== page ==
Mémoire sur l'Étude optique des Mouvements vibratoires. Mémoire présenté à l'Academie des Sciences dans la séance du 6 avril 1857.

Paris, Victor Msson, 1857. 8vo. Contemp. hcalf, raised bands, gilt spine. Light wear along edges. Small stamps on verso of titlepage. In: "Annales de Chimie et de Physique", 3e Series - Tome 51. 512 pp. a. 2 folded engraved plates. Small stamp to verso of plates. (The entire volume offered). Lissajous paper: pp. 147-231 a. 2 large folded engraved plates showing his experimental apparatus, his Phonoptomètre and the curves.

First appearance of Lissajous's most substantiel paper in which he describes his experimental technique by which he, together with Helmholtz, founded the modern sound theory. His invention of the Phonoptomètre, a vibratingmicroscope in which a tuning fork is attached to the objective lens, is also described and depicted on the plate.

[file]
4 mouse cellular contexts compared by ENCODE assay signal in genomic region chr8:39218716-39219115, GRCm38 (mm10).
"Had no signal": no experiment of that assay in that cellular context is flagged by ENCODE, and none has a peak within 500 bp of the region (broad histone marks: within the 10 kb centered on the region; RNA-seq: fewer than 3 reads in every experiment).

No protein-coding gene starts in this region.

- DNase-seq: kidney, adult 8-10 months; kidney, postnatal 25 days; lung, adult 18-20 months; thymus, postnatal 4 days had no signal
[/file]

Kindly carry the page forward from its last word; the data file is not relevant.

"Lissajous developed an optical method for studying vibration and was generally interested in the physics of wave motion. "Lissajous igures" are the curves in the xy plane generated by the functions y=a sin( (w1t + q1) and x=b sin (w2t + q2), where w1 and w2 are small integers. The curves are today easily produced on an oscilloscope screen; but Lissajous obtained them in the context of acoustics, from the superposition of the vibrations of the tuning forks....The French physicists awarded the Lacaze Prize to Lissajous for his "beautiful experiments" and both Rayleigh and Tyndall discussed his work in their treatises on sound."(DSB VIII, pp. 398-99.).

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